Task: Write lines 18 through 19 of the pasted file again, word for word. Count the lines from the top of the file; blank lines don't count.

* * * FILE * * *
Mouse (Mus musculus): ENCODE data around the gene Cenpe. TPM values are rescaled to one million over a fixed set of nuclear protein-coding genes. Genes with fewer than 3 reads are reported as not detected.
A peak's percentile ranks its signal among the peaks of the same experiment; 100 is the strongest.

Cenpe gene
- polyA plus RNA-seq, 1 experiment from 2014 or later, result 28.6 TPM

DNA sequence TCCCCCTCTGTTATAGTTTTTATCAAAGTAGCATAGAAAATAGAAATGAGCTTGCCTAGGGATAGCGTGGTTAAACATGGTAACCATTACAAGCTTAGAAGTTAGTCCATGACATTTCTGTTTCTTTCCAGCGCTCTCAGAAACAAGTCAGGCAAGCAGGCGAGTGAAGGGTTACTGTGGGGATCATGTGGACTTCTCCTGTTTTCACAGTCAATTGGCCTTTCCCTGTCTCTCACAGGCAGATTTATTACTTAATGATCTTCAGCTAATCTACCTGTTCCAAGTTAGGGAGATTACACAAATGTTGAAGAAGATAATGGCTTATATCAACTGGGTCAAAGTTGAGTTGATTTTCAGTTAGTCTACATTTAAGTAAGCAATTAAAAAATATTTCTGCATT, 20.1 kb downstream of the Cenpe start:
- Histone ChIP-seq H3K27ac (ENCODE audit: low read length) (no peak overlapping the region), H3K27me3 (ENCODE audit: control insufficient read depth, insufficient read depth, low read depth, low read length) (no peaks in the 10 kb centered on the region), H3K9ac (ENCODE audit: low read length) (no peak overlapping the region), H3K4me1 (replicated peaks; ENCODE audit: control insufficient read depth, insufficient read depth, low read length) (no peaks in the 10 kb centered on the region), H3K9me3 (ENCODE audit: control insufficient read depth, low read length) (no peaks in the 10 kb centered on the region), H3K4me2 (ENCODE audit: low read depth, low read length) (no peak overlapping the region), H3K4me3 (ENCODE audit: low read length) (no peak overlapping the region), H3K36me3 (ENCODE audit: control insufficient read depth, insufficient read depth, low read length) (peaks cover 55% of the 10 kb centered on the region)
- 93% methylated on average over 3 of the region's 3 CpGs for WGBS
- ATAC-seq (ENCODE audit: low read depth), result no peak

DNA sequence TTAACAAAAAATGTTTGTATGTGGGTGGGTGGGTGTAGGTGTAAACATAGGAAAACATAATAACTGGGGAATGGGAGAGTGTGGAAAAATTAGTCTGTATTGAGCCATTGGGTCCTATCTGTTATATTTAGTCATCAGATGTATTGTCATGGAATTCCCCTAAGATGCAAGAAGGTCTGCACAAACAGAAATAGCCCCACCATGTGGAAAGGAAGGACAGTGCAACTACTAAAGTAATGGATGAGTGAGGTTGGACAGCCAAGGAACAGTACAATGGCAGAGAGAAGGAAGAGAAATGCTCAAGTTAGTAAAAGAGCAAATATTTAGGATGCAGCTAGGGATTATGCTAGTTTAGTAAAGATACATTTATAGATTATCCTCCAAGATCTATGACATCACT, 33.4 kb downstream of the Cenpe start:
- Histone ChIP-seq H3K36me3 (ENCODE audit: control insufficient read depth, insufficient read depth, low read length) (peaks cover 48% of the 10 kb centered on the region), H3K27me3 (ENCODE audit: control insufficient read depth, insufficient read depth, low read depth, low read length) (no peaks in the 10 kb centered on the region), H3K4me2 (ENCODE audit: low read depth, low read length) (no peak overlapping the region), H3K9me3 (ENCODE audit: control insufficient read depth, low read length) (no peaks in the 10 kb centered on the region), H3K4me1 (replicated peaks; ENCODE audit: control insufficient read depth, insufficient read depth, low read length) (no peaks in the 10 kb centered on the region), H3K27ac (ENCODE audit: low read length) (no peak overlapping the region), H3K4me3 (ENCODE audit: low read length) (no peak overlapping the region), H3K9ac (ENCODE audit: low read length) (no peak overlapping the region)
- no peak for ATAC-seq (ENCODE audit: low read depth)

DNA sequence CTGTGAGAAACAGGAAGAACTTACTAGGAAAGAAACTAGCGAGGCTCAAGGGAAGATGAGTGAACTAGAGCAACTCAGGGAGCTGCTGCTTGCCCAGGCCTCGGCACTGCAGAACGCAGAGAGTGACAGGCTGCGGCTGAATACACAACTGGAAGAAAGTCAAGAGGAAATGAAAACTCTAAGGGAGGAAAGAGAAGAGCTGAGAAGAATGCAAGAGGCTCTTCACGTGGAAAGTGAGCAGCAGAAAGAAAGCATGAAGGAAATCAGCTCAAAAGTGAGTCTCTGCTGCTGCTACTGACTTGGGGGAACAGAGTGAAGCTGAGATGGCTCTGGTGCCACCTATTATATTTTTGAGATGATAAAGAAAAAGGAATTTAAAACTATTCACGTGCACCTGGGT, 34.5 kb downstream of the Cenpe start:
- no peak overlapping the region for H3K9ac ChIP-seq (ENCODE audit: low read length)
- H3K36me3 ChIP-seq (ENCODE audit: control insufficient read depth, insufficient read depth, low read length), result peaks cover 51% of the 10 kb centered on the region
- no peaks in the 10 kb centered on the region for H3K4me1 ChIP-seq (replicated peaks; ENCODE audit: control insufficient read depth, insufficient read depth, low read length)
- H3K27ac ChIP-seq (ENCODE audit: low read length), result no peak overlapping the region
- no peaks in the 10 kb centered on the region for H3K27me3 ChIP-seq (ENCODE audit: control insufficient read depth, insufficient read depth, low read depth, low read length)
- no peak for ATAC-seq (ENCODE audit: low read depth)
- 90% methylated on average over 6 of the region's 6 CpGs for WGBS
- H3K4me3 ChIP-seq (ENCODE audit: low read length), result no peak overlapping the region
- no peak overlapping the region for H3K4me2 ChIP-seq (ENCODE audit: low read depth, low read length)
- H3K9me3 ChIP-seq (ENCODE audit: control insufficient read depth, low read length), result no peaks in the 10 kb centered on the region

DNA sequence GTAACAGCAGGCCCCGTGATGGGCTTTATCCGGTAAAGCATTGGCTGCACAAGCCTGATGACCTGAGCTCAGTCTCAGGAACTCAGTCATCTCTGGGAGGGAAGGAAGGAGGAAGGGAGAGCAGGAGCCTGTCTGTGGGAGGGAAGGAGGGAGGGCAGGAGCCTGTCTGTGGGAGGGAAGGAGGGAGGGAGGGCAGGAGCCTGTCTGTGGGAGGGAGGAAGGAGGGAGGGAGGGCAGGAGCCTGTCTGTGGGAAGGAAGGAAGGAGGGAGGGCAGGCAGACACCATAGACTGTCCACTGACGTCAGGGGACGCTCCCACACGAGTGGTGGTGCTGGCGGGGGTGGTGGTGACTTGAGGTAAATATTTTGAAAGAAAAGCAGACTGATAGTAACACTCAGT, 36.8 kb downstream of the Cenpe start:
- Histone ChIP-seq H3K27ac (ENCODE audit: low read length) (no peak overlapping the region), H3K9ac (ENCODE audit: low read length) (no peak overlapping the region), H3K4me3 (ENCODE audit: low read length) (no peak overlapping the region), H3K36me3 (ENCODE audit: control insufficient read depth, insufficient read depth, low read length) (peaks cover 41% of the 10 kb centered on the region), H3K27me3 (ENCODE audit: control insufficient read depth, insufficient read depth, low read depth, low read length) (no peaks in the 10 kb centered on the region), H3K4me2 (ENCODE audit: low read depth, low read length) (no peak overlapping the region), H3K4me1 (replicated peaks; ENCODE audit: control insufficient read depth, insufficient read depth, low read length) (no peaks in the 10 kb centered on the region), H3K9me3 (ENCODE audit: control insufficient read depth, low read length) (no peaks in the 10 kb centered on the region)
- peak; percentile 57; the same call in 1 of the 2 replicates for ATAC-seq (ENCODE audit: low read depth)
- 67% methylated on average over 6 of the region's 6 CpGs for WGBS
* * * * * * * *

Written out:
- no peak for ATAC-seq (ENCODE audit: low read depth)
- 90% methylated on average over 6 of the region's 6 CpGs for WGBS